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Strengthening Safety at Nuclear Fuel Cycle Facilities


Participants at the technical meeting on chemical and fire safety at nuclear fuel cycle facilities hosted at the IAEA headquarters in Vienna in July 2023.  (Photo: L.Oroz/ IAEA)

Representatives from over 15 countries shared their experiences in safety assessment at a national level, discussed protective measures against toxic chemical exposures associated with radioactive material and how to prevent fire and explosions with potential radiological consequences at nuclear fuel cycle facilities (NFCF) during a technical meeting at the IAEA headquarters in Vienna from 3 to 7 July 2023. 

“Feedback from countries on the IAEA activities in this field demonstrates the need for practical guidance on fire and chemical safety aspects related to fuel cycle facilities, especially in areas related to design, safety assessment, operational programmes, training of personnel, and emergency preparedness,” said Anna Hajduk Bradford, Director of the IAEA Division of Nuclear Installation Safety, in her opening remarks at the meeting.

“The IAEA assists countries in establishing programmes for ensuring fire safety and chemical safety in fuel cycle facilities by addressing these aspects in the IAEA safety standards and other publications,” Bradford said, adding that “providing stakeholders with a forum to discuss and exchange experience in safety assessment and measures for ensuring chemical and fire safety at NFCFs is among the main activities of our work.”

A total of 28 participants received in depth information on the relevant IAEA safety requirements and guidance related to chemical and fire safety such as the  Safety Standards Series No SSR-4: Safety of Nuclear Fuel Cycle Facilities. This publication requires the operating organization of a NFCF to establish and implement a programme for controlling the risks associated with industrial and chemical hazards, making sure that arrangements for ensuring robust protection against fire and explosion are in place.

At this meeting, lessons learned from incidents reported to the IAEA Incident Reporting Systems for Nuclear Installations (IRSNI) were also covered, from the use of appropriate fire extinguishing materials to enhancing the management of fire protection systems. National experiences were shared on design safety, operational safety, safety analysis, and probabilistic assessments of fire risks specific to NFCFs, and operational experience and regulatory oversight of chemical and fire safety at NFCFs.

The interaction also addressed appropriate training of fire fighters, the need for a specific IAEA publication on chemical and fire safety at NFCFs that includes addressing these specific areas of safety in emerging and innovative technologies.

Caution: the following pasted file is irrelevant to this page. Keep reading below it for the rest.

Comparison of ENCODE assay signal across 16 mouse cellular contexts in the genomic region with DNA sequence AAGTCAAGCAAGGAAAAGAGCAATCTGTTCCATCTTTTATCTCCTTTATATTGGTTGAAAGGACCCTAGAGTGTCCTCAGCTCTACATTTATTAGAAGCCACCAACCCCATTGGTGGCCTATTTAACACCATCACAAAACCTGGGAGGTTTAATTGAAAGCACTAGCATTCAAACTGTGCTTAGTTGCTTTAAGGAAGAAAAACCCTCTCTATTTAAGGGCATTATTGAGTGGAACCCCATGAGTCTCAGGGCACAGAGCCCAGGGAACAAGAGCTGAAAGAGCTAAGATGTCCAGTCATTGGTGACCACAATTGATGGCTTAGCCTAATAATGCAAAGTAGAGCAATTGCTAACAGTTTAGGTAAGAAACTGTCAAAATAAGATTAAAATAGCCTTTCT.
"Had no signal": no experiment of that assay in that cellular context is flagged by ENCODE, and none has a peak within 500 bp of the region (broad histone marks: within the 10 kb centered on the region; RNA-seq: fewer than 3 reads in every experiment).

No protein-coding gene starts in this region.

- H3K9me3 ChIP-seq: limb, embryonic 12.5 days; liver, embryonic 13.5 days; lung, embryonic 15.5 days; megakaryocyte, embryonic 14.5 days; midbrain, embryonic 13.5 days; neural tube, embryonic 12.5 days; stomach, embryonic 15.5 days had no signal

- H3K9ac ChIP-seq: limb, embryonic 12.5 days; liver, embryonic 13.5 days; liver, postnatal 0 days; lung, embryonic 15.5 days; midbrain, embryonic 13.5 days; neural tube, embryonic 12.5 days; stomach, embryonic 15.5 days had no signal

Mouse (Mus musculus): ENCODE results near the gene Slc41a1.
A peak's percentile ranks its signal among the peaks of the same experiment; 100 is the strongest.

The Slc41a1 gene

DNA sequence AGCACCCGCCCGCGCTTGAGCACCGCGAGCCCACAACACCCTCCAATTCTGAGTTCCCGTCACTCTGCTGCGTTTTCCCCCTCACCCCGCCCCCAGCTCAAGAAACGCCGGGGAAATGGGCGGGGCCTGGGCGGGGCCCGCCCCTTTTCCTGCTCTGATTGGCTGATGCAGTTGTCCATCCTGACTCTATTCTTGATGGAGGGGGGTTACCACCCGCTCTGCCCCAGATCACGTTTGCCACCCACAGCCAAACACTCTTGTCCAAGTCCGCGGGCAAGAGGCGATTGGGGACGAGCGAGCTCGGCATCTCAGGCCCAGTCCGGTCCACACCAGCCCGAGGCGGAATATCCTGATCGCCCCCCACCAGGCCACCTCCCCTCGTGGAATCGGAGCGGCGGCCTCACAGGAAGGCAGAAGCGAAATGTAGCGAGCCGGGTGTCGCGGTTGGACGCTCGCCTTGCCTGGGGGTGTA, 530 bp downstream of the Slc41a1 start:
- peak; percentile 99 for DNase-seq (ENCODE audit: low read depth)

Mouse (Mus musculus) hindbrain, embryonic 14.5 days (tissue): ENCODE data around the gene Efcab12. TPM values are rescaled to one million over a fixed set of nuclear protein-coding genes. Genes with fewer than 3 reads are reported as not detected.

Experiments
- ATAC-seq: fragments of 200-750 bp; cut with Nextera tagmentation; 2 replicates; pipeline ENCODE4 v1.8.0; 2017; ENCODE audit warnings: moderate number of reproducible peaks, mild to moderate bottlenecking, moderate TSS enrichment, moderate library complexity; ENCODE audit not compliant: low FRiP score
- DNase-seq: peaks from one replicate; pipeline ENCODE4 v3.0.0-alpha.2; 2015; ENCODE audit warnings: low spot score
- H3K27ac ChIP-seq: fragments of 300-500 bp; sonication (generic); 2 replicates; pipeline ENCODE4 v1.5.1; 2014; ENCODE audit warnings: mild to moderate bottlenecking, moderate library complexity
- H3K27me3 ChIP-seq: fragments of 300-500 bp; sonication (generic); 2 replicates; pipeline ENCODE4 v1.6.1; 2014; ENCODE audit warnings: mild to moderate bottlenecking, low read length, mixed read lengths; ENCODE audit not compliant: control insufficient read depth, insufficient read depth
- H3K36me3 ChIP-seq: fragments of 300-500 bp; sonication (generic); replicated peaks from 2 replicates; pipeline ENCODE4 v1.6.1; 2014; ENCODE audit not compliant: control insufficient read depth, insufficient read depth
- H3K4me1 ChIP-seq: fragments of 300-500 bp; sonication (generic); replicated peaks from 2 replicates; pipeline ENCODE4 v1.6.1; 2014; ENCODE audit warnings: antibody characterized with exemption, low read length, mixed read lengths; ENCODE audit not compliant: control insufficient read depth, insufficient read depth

“The meeting was an excellent opportunity for collaboration between the Member States. The discussions were very productive and allowed various challenges and successes to be shared to the benefit of all the participants,” said Larry Perkins, Director, Office of Environment, Health, Safety and Security from the United States Department of Energy. “The openness and willingness to share lessons learned is key to improving nuclear safety around the world and this meeting demonstrated how that type of discussion can be very useful and successful, “  he said.

Participants also discussed the need for proper coordination between firefighting personnel and the plant management during fire incidents, the importance of conducting fire hazard analysis, testing and upgrading the detection systems as required, and steps on how to further improve regulatory guidelines in this area.

The next technical meeting on NFCFs will take place in August 2023 during which the discussion will focus on operating experience at NFCFs.

What are nuclear fuel cycle facilities?

Nuclear fuel cycle facilities support the operation of nuclear plants and cover a diverse range of areas across the fuel cycle where nuclear and radioactive material are handled in various ways, such as in mining, fabrication of nuclear fuel, reprocessing and storage of spent nuclear fuel. They are of a variety of designs involving various amounts and types of nuclear materials and hazardous chemicals, therefore presenting different levels of potential radiological and also non-radiological hazards. There are over 300 nuclear fuel cycle facilities operating across 54 countries worldwide.

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